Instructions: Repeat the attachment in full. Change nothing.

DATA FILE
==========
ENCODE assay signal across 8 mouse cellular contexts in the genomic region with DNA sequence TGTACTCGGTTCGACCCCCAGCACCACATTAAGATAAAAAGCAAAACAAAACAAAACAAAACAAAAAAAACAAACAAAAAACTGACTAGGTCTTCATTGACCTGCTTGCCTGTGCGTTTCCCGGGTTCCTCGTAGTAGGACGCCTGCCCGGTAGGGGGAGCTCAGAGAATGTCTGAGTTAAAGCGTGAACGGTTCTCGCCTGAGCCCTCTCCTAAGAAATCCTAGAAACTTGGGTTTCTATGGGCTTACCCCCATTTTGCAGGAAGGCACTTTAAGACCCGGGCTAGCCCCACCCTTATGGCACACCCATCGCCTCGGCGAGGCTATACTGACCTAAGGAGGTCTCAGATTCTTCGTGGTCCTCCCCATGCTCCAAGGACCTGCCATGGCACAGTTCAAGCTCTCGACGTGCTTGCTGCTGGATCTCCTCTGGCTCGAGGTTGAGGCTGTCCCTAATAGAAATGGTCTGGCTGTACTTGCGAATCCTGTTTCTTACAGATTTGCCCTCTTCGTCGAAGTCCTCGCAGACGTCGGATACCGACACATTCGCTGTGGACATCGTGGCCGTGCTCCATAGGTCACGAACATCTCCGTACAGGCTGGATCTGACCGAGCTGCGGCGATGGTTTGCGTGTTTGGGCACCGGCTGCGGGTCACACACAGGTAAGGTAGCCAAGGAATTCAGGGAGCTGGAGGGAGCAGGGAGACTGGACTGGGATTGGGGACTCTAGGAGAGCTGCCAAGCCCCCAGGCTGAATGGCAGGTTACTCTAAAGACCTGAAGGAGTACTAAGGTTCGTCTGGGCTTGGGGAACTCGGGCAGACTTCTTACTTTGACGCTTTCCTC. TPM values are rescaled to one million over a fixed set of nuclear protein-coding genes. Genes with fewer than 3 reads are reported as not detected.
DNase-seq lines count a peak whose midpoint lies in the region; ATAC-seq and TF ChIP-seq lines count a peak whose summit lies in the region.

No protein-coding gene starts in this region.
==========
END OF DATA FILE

ENCODE assay signal across 8 mouse cellular contexts in the genomic region with DNA sequence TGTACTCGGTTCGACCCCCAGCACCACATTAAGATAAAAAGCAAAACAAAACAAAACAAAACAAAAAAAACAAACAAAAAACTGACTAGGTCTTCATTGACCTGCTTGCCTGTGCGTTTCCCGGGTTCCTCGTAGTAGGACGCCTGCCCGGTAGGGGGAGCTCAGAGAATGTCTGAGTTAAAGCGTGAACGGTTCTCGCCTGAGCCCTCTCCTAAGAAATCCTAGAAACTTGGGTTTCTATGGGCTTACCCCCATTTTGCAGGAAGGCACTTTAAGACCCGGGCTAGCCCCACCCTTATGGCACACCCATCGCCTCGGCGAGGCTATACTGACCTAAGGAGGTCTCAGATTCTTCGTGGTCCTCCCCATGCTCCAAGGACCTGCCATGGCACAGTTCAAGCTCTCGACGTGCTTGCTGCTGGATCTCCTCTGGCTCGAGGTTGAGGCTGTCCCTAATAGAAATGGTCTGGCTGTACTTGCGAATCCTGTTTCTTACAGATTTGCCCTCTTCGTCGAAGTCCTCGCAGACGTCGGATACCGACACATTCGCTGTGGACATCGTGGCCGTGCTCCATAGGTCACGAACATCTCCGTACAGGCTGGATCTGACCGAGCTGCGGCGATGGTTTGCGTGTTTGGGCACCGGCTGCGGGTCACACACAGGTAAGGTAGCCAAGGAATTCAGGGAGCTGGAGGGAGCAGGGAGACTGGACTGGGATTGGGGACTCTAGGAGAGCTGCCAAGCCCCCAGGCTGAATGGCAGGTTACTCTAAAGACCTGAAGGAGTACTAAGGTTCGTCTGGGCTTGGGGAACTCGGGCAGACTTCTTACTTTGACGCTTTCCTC. TPM values are rescaled to one million over a fixed set of nuclear protein-coding genes. Genes with fewer than 3 reads are reported as not detected.
DNase-seq lines count a peak whose midpoint lies in the region; ATAC-seq and TF ChIP-seq lines count a peak whose summit lies in the region.

No protein-coding gene starts in this region.